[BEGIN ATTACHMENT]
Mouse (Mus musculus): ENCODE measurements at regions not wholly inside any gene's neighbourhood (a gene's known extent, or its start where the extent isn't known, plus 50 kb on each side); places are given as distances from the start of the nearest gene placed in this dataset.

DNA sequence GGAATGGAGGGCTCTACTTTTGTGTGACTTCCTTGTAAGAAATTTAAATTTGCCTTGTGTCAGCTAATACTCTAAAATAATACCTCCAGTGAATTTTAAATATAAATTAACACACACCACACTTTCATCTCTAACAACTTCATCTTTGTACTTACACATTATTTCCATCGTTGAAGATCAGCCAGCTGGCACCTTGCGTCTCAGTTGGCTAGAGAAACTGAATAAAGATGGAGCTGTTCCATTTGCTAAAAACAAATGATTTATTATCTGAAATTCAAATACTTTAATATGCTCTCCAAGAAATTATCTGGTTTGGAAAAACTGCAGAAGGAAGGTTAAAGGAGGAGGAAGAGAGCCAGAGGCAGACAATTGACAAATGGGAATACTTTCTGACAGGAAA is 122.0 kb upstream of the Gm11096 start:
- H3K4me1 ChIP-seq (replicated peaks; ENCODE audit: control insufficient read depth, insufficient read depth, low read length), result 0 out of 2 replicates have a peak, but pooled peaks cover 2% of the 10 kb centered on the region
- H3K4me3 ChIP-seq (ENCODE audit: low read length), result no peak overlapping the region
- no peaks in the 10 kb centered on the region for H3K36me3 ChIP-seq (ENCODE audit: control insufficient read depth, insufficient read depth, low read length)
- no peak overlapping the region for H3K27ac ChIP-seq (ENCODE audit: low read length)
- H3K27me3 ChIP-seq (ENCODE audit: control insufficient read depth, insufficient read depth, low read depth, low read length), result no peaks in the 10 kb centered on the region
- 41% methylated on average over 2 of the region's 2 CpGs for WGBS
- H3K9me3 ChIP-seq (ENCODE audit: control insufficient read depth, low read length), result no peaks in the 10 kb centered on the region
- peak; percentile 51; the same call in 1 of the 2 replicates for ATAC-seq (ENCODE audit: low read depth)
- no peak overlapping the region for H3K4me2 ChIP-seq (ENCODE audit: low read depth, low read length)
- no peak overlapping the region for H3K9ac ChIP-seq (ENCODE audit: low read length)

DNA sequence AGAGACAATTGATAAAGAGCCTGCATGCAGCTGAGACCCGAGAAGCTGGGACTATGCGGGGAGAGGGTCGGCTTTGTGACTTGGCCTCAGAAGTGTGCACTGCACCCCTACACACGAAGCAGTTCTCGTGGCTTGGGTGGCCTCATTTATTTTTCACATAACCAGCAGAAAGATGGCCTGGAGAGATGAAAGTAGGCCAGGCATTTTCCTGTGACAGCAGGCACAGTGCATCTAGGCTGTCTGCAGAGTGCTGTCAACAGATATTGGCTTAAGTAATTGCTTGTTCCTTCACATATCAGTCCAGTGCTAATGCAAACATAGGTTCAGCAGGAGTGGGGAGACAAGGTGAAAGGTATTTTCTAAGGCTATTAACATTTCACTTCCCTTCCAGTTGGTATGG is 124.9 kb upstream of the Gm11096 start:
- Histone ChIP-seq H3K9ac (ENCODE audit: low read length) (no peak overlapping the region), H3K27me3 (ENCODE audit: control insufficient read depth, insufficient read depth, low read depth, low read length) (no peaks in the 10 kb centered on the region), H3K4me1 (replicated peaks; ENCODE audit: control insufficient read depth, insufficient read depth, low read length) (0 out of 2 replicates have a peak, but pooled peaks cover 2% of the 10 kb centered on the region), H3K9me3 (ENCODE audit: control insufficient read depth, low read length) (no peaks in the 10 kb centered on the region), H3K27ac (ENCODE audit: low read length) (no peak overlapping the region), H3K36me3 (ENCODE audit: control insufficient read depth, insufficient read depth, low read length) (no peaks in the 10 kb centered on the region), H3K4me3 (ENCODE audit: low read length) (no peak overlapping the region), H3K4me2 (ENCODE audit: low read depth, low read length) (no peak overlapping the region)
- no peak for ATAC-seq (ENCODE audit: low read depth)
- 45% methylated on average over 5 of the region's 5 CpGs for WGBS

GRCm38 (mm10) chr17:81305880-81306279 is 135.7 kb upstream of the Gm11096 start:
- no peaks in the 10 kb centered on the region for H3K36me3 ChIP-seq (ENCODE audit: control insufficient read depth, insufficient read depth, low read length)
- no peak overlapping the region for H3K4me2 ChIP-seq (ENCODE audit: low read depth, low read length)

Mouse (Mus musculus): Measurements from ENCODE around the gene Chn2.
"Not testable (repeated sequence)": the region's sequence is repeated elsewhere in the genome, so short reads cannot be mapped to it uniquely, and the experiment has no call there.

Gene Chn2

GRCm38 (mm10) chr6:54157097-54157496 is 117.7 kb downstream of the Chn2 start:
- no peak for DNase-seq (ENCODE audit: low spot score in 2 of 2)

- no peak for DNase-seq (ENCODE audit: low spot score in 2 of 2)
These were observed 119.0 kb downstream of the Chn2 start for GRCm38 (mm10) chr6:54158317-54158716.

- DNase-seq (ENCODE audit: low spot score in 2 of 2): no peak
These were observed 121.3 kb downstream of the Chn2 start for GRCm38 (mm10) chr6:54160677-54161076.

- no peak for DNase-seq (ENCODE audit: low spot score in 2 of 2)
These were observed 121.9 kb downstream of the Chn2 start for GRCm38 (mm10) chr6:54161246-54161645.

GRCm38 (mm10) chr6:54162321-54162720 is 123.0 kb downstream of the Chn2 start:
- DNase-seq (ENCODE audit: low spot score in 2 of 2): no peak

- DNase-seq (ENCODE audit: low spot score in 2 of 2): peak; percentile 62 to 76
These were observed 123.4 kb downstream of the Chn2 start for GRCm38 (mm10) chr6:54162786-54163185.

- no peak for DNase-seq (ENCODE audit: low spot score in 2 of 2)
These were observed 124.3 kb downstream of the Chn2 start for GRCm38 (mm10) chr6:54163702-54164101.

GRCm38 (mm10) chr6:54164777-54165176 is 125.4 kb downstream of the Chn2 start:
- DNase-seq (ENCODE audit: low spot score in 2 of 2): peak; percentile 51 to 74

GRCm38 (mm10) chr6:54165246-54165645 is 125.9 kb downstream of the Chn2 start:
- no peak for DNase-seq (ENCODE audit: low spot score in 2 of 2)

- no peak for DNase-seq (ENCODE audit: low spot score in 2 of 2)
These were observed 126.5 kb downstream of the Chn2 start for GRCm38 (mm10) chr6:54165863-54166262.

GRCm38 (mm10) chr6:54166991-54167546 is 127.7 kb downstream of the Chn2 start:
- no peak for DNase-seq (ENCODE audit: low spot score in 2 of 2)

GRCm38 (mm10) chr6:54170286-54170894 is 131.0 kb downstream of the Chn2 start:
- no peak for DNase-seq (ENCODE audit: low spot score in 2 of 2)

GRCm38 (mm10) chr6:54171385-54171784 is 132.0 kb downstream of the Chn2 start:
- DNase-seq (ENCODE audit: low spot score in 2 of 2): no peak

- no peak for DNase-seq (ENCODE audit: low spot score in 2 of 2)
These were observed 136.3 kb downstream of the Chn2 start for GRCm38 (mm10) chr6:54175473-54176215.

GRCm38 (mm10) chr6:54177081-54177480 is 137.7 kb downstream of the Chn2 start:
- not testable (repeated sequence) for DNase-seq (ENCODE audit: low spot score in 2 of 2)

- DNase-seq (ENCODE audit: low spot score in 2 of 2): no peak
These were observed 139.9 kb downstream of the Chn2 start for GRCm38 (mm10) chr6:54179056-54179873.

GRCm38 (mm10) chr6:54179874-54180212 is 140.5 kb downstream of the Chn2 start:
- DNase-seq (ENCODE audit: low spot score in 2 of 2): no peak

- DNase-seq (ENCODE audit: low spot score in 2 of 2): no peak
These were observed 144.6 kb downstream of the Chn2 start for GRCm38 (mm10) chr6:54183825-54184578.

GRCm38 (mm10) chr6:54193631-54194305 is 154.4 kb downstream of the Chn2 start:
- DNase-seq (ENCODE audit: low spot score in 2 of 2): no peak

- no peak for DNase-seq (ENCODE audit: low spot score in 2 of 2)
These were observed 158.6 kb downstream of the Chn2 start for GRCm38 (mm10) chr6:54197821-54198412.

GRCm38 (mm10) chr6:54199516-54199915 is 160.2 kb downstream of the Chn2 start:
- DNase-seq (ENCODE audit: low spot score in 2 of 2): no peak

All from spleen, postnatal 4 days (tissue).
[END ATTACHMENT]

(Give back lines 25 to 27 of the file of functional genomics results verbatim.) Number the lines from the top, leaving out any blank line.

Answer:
- no peak for DNase-seq (ENCODE audit: low spot score in 2 of 2)
These were observed 119.0 kb downstream of the Chn2 start for GRCm38 (mm10) chr6:54158317-54158716.

- DNase-seq (ENCODE audit: low spot score in 2 of 2): no peak